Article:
4 years ago1,000+ Views
I found this really interesting article over at Venture Beat written by Kyle Fugere of dunnhumby Ventures. He links great user interface design to good quality because it shows that the team understands the user. Regardless of the technicality of your app or service, if the UI and UX is terrible, then he won't pay much attention to it. I found this really interesting. I thought in the tech industry UI/UX was not the biggest focus of a product. Fugere listed some great examples in the article: Tinder and the Amazon Phone. The science behind Tinder, he explained, was not groundbreaking. It was the actual UI/UX that made Tinder stand out and blow up. Because there was a clear understanding of what the user wanted, it became very successful. The Amazon phone, on the other hand, was not very successful (even though it had some groundbreaking technology) because the focus of the phone was Amazon, not the user. What do you think? Does amazing UI/UX automatically mean success? Or should there be a balance? Either way, this is good news for UI/UX designers because it shows that you can really make an impact.
What you see is what you think you will get. This how the brain works. Marketing teams have understood this concept for a long time time. That's why they are advertising women doing extreme sports for tampons. Or a handsome man for shaving product. Would you download a game with horrible graphics? Even if the gameplay is amazing? It all starts with the first impression and you have about 10 seconds for the user to decide if he is interested or not. Reminds me of movie trailers that are often more interesting then the movie itself.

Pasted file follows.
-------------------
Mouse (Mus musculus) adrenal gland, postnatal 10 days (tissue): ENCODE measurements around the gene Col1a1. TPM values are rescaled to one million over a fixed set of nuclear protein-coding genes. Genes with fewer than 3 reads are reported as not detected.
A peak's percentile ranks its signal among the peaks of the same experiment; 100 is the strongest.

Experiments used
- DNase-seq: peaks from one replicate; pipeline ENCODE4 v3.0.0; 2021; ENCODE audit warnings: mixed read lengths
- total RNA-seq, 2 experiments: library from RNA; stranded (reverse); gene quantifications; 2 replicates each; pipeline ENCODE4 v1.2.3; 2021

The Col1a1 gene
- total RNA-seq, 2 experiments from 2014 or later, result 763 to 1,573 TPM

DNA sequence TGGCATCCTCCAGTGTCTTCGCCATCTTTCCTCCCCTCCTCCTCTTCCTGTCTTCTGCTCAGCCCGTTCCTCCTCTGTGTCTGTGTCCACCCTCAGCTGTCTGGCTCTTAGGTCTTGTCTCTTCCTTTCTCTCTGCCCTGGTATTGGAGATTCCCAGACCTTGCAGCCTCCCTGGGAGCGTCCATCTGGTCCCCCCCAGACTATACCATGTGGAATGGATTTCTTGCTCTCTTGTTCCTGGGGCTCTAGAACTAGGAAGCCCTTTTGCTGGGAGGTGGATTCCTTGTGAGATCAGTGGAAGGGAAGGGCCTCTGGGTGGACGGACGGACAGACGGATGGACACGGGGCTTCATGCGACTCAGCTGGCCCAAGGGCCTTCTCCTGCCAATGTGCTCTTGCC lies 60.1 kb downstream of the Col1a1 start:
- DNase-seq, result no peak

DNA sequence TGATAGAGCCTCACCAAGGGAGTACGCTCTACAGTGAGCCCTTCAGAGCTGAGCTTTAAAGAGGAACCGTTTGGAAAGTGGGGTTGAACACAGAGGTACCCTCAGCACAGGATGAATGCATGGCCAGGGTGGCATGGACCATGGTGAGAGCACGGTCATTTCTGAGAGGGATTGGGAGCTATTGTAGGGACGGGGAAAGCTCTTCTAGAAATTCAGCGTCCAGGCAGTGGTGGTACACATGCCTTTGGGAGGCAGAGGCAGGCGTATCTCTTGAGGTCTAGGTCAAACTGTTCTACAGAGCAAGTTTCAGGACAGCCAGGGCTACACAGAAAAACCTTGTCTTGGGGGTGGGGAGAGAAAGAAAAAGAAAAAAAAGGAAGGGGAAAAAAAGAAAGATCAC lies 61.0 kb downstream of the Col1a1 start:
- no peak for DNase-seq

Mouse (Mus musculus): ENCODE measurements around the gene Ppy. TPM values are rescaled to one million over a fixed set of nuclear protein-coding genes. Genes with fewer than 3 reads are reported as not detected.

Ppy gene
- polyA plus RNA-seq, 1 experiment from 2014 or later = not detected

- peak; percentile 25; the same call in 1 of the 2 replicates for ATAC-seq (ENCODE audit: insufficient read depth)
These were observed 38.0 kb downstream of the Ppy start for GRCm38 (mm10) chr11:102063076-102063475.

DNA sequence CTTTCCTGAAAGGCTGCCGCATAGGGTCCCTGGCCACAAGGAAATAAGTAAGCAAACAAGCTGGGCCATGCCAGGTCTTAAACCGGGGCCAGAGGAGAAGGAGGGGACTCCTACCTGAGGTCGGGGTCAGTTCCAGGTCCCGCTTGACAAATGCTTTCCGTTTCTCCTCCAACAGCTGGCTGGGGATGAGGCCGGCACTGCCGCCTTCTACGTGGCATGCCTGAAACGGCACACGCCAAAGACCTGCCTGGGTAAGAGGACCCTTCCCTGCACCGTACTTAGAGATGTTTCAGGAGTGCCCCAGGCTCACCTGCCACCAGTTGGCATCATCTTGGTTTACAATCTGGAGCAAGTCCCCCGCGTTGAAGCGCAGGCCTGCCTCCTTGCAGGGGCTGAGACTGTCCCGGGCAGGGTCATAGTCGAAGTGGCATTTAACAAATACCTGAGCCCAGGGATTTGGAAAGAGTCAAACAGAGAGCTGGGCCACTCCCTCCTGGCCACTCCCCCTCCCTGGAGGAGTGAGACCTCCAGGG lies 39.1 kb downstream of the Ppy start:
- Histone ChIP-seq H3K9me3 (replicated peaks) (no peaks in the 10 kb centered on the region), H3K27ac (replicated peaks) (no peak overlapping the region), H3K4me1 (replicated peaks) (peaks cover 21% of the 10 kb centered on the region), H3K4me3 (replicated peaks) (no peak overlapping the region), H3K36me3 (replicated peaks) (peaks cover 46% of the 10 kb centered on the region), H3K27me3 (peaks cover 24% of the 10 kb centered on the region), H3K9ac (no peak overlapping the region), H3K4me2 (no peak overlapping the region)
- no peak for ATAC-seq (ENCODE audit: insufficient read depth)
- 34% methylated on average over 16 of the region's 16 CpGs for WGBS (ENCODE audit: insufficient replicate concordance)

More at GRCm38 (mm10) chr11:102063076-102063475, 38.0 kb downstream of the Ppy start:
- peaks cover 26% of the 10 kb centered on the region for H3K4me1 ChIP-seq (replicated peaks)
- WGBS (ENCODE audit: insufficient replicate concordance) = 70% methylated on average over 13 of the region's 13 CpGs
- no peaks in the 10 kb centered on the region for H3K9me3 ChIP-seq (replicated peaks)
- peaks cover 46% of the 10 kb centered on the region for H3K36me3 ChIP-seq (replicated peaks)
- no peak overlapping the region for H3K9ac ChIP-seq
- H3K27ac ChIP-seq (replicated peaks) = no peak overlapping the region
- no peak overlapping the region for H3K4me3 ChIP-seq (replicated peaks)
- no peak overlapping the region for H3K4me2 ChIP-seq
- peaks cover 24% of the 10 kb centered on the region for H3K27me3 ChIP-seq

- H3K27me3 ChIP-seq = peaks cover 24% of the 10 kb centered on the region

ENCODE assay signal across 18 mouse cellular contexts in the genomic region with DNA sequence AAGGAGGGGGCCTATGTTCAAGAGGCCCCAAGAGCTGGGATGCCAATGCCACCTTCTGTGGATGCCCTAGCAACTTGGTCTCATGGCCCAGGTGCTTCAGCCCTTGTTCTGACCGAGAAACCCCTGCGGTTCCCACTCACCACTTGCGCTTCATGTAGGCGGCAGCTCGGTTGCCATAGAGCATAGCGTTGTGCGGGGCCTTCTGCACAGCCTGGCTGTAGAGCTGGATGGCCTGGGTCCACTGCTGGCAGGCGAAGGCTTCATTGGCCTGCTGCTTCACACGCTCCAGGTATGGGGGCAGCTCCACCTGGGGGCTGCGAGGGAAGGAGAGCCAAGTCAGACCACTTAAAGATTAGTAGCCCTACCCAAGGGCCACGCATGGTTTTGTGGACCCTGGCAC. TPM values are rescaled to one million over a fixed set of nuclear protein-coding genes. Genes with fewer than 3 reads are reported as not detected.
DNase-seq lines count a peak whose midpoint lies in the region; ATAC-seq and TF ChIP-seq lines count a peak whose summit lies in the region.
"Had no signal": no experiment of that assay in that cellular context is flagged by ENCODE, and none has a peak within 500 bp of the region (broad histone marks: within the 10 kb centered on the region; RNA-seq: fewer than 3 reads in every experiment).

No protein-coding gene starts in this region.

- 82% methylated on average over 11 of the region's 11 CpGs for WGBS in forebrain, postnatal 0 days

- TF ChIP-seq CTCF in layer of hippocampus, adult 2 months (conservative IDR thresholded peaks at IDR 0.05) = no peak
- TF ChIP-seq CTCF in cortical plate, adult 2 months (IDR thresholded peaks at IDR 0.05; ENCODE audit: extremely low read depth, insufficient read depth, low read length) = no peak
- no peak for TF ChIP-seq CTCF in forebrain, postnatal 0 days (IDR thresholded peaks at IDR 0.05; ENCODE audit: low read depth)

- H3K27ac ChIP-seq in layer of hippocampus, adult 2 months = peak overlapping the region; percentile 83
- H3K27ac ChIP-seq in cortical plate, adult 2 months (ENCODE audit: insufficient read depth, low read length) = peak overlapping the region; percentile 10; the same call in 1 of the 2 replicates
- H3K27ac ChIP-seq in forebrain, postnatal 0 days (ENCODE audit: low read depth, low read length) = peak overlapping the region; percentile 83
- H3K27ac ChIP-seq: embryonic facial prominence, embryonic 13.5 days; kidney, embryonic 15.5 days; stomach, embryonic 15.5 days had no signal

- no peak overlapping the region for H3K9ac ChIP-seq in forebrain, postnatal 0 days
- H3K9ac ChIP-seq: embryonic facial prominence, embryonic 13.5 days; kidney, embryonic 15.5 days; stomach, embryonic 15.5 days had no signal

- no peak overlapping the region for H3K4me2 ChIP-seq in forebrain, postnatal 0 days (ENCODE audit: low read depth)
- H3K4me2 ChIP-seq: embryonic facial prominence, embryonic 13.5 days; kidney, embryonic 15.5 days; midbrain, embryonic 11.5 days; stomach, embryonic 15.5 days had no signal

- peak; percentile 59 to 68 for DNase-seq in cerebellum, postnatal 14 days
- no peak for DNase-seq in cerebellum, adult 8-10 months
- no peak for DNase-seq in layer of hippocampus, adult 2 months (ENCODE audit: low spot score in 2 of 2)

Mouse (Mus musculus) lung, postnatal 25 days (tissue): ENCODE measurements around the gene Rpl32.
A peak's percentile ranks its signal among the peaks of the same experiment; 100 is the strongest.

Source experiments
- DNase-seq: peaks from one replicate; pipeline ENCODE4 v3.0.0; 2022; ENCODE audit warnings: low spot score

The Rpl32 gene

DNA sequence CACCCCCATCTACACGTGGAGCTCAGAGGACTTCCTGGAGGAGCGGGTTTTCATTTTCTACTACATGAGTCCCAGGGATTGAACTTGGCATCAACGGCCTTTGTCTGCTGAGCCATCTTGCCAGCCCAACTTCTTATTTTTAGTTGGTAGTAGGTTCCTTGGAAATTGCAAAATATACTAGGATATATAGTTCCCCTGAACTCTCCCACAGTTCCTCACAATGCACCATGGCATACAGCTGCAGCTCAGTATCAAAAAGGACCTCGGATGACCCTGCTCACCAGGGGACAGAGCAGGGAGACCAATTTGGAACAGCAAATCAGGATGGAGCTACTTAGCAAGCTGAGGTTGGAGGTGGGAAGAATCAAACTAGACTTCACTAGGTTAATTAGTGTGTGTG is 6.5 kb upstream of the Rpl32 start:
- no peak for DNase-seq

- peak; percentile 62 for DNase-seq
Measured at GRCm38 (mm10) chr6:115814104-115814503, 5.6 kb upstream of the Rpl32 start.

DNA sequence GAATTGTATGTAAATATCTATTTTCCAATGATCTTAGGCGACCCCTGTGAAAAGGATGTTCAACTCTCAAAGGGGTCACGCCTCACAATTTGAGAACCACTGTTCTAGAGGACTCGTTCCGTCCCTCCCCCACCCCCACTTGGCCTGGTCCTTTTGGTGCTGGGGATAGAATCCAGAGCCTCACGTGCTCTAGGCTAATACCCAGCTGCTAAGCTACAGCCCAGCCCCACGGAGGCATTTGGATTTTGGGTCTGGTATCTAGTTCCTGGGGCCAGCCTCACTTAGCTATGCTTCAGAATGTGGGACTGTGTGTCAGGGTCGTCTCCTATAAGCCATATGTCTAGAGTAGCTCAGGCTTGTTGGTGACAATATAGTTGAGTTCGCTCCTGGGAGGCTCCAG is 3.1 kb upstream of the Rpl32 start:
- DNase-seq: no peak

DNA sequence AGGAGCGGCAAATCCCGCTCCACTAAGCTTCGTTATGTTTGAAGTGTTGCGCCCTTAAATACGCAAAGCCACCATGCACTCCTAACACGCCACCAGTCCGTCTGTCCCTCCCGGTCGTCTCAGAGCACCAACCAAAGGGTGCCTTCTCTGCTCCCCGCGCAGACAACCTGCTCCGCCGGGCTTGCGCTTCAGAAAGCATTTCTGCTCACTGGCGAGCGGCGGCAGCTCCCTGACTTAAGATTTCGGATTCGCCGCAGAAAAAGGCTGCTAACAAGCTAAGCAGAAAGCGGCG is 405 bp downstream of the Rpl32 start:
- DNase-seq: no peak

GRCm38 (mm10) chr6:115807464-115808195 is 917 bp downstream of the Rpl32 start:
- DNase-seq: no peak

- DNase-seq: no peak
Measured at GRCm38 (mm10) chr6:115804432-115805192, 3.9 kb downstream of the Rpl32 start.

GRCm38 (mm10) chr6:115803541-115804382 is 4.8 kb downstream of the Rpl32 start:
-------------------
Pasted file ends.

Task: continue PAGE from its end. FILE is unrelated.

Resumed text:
Hi @techatheart what does UI/UX even mean?
@patrickballeux Yes that is so true. And with technology changing so quickly, it's getting harder and more competitive to grab the attention of people...I have such a short attention span...wanting everything to be quicker
@marshalledgar UI is user interface, for exanple the app design. UX is user the user interacts with the product etc